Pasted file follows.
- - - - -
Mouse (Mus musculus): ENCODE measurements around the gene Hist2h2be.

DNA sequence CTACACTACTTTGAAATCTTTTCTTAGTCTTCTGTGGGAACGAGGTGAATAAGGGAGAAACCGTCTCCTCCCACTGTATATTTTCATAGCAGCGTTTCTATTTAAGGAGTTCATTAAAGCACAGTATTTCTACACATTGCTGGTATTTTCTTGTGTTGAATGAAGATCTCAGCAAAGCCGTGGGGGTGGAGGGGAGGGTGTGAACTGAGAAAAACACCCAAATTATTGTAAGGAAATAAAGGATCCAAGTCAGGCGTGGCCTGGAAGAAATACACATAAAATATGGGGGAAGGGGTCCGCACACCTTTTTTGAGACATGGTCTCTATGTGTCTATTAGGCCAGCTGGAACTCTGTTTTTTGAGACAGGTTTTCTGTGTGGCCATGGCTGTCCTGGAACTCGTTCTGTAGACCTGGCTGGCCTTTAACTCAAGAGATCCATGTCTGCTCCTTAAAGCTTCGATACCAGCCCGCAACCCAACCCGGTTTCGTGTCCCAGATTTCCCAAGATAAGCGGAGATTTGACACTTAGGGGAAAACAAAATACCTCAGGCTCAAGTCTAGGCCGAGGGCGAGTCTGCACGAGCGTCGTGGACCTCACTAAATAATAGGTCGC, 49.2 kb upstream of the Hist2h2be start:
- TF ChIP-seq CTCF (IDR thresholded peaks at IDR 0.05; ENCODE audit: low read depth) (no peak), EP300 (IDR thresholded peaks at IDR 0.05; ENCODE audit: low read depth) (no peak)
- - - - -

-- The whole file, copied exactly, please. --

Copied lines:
Mouse (Mus musculus): ENCODE measurements around the gene Hist2h2be.

DNA sequence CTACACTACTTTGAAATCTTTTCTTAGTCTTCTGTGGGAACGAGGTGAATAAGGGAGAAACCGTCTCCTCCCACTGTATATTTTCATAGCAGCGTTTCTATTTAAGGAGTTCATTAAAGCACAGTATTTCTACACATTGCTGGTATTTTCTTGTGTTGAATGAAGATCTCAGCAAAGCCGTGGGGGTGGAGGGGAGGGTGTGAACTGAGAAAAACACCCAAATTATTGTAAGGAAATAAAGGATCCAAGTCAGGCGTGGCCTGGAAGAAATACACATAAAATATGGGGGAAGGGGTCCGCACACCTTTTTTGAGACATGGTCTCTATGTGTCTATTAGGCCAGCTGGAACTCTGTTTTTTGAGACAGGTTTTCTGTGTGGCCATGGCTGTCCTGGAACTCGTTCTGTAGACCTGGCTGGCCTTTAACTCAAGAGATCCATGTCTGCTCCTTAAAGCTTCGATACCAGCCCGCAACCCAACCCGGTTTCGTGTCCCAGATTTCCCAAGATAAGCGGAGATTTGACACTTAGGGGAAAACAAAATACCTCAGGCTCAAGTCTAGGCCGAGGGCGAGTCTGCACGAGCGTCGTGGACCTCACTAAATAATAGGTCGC, 49.2 kb upstream of the Hist2h2be start:
- TF ChIP-seq CTCF (IDR thresholded peaks at IDR 0.05; ENCODE audit: low read depth) (no peak), EP300 (IDR thresholded peaks at IDR 0.05; ENCODE audit: low read depth) (no peak)